BROOKLINE, Mass. — Rory McIlroy is sick and tired of his major championship drought, which dates back to his 2014 victory at the PGA Championship.
That PGA victory came just a month after his 2014 British Open victory, and it gave him four major championships at the age of 25. At that point, there was talk in golf circles that McIlroy was on the chase after Tiger Woods for majors and double-digits seemed imminent.
But McIlroy has been starved for a fifth since, stuck on four. He’s now 33 and married with a child. Since that ’14 PGA, he’s played in 28 majors without hoisting a trophy.
He figures it’s time to end that drought.
McIlroy’s passion was on full display in Thursday’s U.S. Open first round at The Country Club, where he posted a 3-under 67 to stand just one shot out of the lead held by Canadian Adam Hadwin.
Clustered on the leaderboard alongside McIlroy at 3-under are a number of players you might not have realized were in the field (or heard of for that matter) — Callum Tarren, David Lingmerth and MJ Daffue. Joel Dahmen are also 3-under.
McIlroy showed his emotions on the fifth hole, where he drew a horrible lie in thick rough at the edge of a bunker and fluffed a poor shot out of it and into another bunker. That was followed by the Northern Irishman twice burying his wedge into the sand with tomahawk chops.
On No. 9, his final hole of the round, McIlroy whipped his club to the ground after pushing his approach shot into the right greenside rough, from where he would take bogey to end his day.
“It’s been eight years since I won a major, and I just want to get my hands on one again,’’ McIlroy said. “A really solid start. You’d take 67 around this golf course any day. Even though I’m standing up here slightly frustrated that I bogeyed the last, it’s a great start to the tournament.’’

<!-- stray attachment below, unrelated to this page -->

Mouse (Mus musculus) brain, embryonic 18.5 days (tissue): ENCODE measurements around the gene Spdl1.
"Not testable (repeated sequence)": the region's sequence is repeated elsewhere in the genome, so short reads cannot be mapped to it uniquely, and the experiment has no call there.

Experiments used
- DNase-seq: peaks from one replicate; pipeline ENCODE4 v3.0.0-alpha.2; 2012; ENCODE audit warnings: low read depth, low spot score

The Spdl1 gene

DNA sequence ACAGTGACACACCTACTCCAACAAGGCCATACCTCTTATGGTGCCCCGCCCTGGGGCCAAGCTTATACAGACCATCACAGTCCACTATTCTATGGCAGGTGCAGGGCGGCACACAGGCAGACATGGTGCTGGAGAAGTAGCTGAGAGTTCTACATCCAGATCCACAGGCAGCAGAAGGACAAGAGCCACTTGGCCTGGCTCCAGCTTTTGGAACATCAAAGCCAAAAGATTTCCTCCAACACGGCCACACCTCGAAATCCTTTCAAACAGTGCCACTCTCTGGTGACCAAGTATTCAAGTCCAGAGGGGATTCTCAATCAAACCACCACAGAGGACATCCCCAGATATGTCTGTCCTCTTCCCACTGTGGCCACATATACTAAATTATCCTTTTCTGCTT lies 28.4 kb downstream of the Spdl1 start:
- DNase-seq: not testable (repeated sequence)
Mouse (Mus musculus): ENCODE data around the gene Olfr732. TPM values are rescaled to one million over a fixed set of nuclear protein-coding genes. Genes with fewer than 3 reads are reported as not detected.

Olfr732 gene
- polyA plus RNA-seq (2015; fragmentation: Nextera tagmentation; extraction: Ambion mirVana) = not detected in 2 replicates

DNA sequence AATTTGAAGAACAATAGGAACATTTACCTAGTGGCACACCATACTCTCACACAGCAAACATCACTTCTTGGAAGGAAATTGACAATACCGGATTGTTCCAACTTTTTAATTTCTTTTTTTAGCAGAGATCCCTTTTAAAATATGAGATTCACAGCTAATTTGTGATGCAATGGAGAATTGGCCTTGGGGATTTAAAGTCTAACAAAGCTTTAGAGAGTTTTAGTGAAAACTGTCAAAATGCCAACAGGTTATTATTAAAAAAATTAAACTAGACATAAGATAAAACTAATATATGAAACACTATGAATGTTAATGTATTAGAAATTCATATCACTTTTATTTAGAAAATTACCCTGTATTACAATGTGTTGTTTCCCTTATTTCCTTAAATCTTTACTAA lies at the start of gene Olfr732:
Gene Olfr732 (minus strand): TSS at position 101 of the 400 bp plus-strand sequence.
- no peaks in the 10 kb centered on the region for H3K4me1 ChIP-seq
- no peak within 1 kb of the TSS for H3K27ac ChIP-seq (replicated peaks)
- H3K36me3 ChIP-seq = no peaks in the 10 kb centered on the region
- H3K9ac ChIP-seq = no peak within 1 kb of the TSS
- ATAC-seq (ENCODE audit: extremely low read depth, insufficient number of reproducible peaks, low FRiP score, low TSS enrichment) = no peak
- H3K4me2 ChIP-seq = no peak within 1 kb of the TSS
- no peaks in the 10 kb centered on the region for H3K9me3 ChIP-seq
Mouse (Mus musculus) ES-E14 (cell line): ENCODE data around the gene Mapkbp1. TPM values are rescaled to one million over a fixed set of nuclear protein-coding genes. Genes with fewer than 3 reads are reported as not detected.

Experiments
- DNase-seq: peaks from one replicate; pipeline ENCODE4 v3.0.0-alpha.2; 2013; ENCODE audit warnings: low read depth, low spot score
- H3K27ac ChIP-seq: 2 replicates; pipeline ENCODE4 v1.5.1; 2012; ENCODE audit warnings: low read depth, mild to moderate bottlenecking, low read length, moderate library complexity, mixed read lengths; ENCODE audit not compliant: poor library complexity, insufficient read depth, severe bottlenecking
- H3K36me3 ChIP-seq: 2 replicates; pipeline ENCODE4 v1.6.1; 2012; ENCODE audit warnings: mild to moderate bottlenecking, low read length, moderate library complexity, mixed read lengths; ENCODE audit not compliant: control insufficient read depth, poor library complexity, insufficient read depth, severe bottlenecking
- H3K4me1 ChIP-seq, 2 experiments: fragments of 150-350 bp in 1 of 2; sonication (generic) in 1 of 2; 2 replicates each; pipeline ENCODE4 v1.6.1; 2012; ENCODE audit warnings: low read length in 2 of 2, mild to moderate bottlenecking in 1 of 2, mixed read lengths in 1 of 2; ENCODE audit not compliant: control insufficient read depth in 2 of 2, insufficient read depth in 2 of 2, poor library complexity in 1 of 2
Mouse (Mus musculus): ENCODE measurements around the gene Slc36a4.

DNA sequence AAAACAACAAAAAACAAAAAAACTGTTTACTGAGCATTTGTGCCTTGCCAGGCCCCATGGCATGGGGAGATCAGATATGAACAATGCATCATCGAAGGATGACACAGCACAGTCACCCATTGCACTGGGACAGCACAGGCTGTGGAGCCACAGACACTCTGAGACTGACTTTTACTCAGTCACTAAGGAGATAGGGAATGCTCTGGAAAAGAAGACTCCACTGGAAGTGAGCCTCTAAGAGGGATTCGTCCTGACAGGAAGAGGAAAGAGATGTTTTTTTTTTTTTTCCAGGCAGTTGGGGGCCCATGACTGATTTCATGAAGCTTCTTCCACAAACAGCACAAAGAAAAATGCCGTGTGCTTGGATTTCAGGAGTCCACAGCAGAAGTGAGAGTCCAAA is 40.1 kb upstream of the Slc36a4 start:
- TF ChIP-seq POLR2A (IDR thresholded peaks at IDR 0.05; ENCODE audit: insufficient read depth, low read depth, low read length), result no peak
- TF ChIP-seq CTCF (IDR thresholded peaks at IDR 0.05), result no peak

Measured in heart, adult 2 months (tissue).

For McIlroy, one of the most respected players in the game, the club abuse was uncharacteristic.
“You’re going to encounter things at a U.S. Open, whether they be lies or stuff like that, that you just don’t really encounter any other week,’’ McIlroy said. “It’s hard not to get frustrated, because I’m walking up there going like, just come back into the bunker. The thickest rough on the course is around the edges of the bunkers.
“So, I was sort of cursing the USGA whenever I was going up to the ball, and then yeah, but it’s one of those things it happens here, it doesn’t really happen anywhere else. You just have to accept it. I gave the sand a couple of whacks because I’d already messed it up so it wasn’t like it was much more work for Harry (Diamond, his caddie). Then I just reset and played a decent bunker shot, and then it was really nice to hole that putt [for par].’’
McIlroy said those club-abuse reactions “almost remind yourself sometimes how much it means to you.’’
The strong start is reverse to a pattern McIlroy has had in a lot of majors, when he would start poorly and chase, often finishing with a good result on paper thanks to a very low final-round score after he’d been too far out of the hunt to win. A recent example of that was the 64 he shot on Sunday of the Masters to post a runner-up finish even though he was miles from contention to start the day.
“You feel like you’re right in the tournament from the start of the week, which is nice,’’ he said of Thursday’s round. “I’m going into [Friday] with the mindset of ‘let’s keep it going,’ rather than ‘where is the cut line’ or whatever. If you don’t get off to a great start, those thoughts start to creep in.
“It’s certainly a different mindset when you get off to a good start.’’
He knows others got off to strong starts and there are at least 54 trying holes to play before he can put an official end to his major drought.